to be covered before you make any money.
This is why the labor
rate needs to be set at a higher rate than you ultimately look
to pocket per hour. Of course, limiting expenses is always a great
way to add to the bottom line, but there will always be expenses
that need to be paid. The labor rate needs to cover your expenses,
plus make you a fair profit.
Calculating Labor Rate
To truly make enough money in any service business, you
need to have a high enough labor rate. However, we have to be smart
in calculating a labor rate. Sure, we all want to make as much
money as possible, but having a labor rate that is too high will
hurt business. Many car dealerships have labor rates that are near
$100 per hour. Some people in very specialized fields of work
can charge even more than that per hour. Unfortunately, in the
detailing business we can’t charge labor at that rate because
it will price most customers out of the market. On the other
hand, having a very low labor rate will mean that almost every
job will be priced below what it should be and this will hurt
The labor rate you charge should be researched and calculated
based on the area of the country you are in and how expensive
it is to conduct business in that area. Because detailing is
such a labor-intensive business, the labor rate you charge can
mean the difference between being profitable, barely breaking
even, or worse.
Why You Need a Labor Rate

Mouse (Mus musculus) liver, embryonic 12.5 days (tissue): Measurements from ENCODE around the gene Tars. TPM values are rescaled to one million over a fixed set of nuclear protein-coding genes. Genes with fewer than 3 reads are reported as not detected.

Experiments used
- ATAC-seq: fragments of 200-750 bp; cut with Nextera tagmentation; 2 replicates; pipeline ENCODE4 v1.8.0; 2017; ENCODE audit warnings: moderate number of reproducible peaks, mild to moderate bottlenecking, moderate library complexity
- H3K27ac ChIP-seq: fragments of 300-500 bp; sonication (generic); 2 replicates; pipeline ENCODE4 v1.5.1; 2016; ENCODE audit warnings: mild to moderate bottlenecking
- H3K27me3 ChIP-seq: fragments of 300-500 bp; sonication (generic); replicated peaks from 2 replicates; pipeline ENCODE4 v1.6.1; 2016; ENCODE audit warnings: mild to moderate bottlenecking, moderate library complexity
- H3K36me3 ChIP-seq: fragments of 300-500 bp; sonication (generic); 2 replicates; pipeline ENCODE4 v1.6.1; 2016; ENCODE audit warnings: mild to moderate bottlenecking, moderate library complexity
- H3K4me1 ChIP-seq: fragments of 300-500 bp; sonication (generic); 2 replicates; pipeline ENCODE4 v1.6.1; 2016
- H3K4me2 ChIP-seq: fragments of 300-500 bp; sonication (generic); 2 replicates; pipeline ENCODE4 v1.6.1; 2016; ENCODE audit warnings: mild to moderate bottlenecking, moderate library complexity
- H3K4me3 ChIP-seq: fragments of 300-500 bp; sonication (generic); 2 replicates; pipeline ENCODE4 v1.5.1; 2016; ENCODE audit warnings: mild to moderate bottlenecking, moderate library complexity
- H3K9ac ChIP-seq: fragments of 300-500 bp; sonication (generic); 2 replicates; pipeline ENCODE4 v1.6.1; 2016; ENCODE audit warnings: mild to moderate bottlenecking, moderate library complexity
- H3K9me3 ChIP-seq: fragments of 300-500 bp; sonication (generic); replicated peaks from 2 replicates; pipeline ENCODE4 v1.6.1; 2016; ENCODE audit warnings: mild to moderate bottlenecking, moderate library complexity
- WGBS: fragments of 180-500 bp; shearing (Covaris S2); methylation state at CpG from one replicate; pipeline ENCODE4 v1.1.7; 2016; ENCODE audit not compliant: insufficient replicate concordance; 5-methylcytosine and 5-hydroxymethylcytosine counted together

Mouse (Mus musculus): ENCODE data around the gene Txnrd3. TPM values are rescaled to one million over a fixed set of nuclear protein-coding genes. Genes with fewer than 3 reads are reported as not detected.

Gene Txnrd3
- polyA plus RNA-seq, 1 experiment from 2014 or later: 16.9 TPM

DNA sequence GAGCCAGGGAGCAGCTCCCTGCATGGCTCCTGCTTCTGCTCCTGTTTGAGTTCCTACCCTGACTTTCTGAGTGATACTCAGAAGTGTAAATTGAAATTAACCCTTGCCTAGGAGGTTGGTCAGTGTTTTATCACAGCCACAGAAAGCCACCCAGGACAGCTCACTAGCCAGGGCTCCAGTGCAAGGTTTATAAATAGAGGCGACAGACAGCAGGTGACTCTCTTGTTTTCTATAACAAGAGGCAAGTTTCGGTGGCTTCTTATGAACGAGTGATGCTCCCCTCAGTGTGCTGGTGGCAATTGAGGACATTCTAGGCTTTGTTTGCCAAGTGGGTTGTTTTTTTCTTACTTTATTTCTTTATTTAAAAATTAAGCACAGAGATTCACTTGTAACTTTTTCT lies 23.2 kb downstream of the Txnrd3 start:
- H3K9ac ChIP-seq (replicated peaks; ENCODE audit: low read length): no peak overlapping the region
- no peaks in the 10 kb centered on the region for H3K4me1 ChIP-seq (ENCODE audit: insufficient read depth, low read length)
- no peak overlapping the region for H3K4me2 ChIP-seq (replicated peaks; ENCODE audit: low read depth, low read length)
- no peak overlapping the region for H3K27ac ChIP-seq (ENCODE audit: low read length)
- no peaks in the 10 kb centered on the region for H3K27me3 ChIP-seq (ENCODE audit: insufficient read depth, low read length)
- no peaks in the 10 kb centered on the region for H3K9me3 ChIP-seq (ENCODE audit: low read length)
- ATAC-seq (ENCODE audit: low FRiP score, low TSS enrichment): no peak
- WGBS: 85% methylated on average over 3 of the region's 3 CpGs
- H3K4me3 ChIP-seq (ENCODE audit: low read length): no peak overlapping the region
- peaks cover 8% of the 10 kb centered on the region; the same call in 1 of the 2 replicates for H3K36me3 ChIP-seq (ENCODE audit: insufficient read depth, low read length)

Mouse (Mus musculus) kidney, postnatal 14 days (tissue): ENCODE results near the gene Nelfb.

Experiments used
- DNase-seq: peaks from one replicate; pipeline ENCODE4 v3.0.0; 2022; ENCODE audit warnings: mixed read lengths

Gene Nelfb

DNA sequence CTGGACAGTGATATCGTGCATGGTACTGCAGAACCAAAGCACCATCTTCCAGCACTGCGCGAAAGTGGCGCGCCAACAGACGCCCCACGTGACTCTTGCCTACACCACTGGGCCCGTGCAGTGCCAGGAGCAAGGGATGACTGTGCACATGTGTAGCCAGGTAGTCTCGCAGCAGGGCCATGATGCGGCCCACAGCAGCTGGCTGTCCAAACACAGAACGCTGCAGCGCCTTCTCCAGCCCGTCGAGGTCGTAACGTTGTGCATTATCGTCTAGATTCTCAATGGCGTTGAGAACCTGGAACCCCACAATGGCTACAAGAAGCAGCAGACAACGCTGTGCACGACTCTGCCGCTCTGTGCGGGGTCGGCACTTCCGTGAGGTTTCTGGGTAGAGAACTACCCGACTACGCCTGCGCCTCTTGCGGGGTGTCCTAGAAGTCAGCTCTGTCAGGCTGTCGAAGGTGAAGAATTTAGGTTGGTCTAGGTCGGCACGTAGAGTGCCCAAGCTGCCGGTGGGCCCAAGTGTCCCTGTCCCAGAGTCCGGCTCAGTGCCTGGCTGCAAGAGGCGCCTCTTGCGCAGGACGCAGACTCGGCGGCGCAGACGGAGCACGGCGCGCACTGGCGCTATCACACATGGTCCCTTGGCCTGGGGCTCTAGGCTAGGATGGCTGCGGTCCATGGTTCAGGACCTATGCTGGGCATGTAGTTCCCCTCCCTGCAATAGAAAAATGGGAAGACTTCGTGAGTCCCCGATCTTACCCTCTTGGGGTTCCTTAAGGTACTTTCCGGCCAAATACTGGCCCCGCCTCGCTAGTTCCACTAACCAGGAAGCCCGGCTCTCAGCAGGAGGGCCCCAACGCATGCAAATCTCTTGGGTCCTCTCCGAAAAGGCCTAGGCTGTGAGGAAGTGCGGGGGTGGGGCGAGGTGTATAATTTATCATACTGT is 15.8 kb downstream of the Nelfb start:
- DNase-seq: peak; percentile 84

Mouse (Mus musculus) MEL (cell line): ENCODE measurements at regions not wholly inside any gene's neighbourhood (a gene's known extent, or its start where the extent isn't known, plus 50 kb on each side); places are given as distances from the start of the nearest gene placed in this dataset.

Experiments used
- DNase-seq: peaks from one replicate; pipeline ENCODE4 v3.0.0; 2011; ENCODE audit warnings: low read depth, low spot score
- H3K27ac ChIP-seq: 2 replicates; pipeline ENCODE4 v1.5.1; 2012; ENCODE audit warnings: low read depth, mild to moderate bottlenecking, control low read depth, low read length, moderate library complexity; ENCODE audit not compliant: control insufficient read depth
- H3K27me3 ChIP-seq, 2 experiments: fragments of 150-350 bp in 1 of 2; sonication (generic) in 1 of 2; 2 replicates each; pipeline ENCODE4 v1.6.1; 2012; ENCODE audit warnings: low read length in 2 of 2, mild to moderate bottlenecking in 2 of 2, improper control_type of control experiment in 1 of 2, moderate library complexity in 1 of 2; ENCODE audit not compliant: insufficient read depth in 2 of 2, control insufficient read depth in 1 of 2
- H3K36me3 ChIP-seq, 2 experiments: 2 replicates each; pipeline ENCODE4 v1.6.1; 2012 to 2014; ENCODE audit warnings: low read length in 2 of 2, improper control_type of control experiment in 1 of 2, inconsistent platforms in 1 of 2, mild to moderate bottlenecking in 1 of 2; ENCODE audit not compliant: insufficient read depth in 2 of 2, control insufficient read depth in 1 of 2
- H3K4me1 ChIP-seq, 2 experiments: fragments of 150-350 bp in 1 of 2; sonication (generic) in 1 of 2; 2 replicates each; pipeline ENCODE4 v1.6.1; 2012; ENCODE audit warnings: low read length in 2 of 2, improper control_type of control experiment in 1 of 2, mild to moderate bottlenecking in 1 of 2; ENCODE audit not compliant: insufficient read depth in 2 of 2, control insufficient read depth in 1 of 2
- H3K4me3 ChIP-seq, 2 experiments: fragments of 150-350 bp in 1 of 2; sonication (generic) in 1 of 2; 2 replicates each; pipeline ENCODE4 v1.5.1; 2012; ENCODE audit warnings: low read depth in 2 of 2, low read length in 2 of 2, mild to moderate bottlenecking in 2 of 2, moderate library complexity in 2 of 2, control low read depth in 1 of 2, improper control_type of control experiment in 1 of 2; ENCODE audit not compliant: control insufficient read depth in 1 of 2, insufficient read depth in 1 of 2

A labor rate is necessary to make sure the vehicles are
priced correctly. Arbitrarily picking a price out of the air or
pricing your services at or near the competitors’ prices
is not the way to make money. When you have a set labor rate, you
will multiply that rate by the number of hours it should take to
complete the vehicle. For instance, if the job should take four
hours and your labor rate is $42 per hour, it’s a $168 detail.
If you want to add a small cost for chemicals, that’s fine
as well. This will not mean your true profit is $168 on that
vehicle, but it will ensure that you are correctly pricing each
vehicle to ensure maximum profit.
As stated before, there is
going to be a cost of doing business that will bring that “per-hour” number
down considerably. Some detail shop owners are actually making
less money owning the business than if they worked for somebody
as an employee. This is because they either have a very low labor
rate or none at all.
Labor Calculation Mistakes
Having a labor rate and sticking to the calculation is
critical. Many times the calculation will seem high if it’s
done correctly. This scares many detailers, and they will lower
the price to a friendlier number that people are used to paying.
However, you need to be true to the labor rate and the correct
amount of time it takes to complete the job and keep it priced
that way to stay profitable.
Another labor rate mistake is charging
the customer based on the time it takes a very skilled detailer
to complete the job. For example, if a detailer is very skilled
and uses all the best equipment and products to make the job easier,
it will take him far less time to complete the vehicle than an
average or unskilled detailer.
If you know that a vehicle will
take an average detailer four hours to complete, but you have the
skills and equipment to get it done in three hours, you still need
to charge the customer four hours of labor time. Do not charge
the customer three hours because you can get the job done in that
amount of time. Remember, you spent a great deal of money for the
best equipment and products. You also have the skill and knowledge
to make a car look showroom new. There is no reason to basically “discount” the
price because you are so talented. Stick to your guns and stick
to the correct labor time and rate.